Strasburg could need major surgery on ligament tear

WASHINGTON (Reuters) - Washington Nationals rookie pitcher Stephen Strasburg has a significant ligament tear in his right elbow and will probably need major surgery that could sideline him for a year, the team said on Friday.

The promising right-hander will seek a second opinion before the Nationals make a final decision on whether surgery is needed, the team said on its website (www.washington.nationals.mlb.com).

He could miss at least a year and perhaps the entire 2011 season if he undergoes the surgery to replace the ulnar collateral ligament in his right elbow, the Washington Post reported (www.washingtonpost.com).

The procedure, called Tommy John surgery, is named after a former Major League pitcher who was the first professional athlete to successfully undergo the operation in 1974.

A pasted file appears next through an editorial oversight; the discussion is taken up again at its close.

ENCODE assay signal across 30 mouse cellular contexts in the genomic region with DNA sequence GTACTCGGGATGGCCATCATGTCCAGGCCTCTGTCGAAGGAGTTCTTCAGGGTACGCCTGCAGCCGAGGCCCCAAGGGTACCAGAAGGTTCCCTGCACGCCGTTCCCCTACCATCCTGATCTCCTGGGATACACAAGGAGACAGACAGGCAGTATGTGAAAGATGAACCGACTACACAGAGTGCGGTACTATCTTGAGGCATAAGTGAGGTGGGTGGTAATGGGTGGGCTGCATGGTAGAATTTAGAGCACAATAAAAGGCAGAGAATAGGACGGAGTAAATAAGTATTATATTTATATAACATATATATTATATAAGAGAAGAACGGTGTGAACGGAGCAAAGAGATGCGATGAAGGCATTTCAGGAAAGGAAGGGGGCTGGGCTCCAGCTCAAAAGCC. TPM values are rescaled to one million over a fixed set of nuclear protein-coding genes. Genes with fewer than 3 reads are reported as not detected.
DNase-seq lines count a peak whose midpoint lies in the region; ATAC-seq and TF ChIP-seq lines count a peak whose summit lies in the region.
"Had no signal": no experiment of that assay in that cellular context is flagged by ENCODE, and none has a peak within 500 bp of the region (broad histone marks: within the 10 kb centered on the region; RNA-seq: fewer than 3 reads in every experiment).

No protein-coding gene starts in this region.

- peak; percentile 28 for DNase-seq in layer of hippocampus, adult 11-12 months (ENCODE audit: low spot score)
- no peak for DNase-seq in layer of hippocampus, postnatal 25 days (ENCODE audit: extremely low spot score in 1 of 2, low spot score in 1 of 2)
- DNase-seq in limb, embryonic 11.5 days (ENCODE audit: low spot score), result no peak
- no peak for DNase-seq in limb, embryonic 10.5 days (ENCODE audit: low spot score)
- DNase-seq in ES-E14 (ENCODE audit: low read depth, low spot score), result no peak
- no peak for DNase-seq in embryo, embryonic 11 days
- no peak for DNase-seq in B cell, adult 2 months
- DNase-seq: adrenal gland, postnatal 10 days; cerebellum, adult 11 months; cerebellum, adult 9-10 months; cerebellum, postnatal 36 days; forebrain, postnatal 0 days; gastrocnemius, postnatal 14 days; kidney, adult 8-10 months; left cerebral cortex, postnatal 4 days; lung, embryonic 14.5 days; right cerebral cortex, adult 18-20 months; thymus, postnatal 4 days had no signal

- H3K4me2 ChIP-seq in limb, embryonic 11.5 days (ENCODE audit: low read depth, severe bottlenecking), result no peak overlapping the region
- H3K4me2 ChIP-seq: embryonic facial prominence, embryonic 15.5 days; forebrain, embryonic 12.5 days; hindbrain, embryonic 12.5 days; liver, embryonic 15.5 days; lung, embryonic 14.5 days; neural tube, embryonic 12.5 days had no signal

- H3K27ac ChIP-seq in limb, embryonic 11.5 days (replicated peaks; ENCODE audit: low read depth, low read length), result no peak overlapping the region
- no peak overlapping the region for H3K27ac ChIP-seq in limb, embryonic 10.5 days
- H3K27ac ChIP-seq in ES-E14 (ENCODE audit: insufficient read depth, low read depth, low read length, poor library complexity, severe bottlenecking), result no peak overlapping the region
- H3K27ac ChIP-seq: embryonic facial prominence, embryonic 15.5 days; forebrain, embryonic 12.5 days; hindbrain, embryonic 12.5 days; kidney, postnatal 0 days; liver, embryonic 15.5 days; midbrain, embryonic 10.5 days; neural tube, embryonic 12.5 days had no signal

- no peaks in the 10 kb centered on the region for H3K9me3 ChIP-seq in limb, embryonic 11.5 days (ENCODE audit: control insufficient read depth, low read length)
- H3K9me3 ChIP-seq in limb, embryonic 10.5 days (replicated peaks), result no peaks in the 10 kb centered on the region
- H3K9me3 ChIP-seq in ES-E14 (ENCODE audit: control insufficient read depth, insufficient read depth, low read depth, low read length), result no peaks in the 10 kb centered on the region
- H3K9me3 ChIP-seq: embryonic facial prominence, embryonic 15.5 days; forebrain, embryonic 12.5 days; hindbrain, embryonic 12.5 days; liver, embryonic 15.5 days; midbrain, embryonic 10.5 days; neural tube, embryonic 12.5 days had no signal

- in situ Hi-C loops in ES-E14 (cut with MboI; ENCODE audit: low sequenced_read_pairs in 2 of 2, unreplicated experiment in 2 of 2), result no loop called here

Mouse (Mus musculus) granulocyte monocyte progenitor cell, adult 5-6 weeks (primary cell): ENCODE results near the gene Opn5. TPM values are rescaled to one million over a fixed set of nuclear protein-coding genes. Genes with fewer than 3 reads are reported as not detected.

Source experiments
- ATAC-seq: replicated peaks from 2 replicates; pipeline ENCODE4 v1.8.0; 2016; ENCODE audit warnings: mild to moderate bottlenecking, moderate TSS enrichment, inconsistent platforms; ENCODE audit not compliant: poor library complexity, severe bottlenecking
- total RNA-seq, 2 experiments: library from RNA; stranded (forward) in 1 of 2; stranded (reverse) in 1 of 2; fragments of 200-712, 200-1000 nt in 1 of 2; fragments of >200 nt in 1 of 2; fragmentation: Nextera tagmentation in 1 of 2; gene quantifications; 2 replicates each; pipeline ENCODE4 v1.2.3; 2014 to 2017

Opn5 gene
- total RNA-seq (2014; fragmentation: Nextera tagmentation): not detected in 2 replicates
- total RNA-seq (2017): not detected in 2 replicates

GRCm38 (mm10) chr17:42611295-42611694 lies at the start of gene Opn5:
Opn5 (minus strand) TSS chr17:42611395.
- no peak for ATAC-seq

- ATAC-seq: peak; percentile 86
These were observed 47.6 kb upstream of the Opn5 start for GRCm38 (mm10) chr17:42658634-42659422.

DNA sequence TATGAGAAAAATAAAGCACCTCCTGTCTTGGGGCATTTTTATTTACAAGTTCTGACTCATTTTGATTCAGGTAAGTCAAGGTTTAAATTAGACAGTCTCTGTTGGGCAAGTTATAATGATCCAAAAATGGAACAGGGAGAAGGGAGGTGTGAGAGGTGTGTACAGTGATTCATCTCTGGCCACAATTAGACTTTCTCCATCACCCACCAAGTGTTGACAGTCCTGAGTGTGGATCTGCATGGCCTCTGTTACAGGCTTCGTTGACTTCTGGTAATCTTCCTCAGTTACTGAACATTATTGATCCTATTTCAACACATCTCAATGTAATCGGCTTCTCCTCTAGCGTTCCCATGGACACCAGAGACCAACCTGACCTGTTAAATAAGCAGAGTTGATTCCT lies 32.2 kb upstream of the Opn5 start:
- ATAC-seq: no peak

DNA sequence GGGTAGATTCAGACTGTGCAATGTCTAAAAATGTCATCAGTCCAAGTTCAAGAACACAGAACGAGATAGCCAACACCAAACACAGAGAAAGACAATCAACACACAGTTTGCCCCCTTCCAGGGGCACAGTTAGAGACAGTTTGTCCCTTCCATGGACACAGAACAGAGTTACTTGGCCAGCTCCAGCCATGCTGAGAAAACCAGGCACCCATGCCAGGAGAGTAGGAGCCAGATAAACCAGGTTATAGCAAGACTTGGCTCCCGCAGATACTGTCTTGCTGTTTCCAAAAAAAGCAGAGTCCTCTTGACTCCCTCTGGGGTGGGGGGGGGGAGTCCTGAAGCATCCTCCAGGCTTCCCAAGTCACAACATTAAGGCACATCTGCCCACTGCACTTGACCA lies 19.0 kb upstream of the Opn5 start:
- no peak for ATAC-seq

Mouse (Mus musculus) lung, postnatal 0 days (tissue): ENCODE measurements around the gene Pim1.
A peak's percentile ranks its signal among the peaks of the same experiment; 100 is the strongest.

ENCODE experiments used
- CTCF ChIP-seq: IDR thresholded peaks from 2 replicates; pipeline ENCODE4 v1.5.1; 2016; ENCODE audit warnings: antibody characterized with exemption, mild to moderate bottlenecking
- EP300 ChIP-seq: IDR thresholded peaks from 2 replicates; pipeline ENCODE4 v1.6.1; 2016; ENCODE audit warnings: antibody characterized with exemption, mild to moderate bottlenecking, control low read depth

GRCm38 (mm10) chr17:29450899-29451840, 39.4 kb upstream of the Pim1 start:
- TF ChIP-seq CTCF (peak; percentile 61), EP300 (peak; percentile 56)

An arthrogram late on Thursday determined the serious tear in Strasburg's ulnar collateral ligament, the Nationals said.

The first pick in the 2009 draft, the 22-year-old already was on the disabled list because of a flexor strain on his right forearm.

He hurt his forearm on Saturday while pitching against the Philadelphia Phillies.

The hard-throwing pitcher already had become the ace of the Nationals' pitching staff, compiling a 5-3 record with a 2.91 earned run average in 12 starts.

(Reporting by Gene Cherry in Raleigh, North Carolina; editing by Pritha Sarkar.)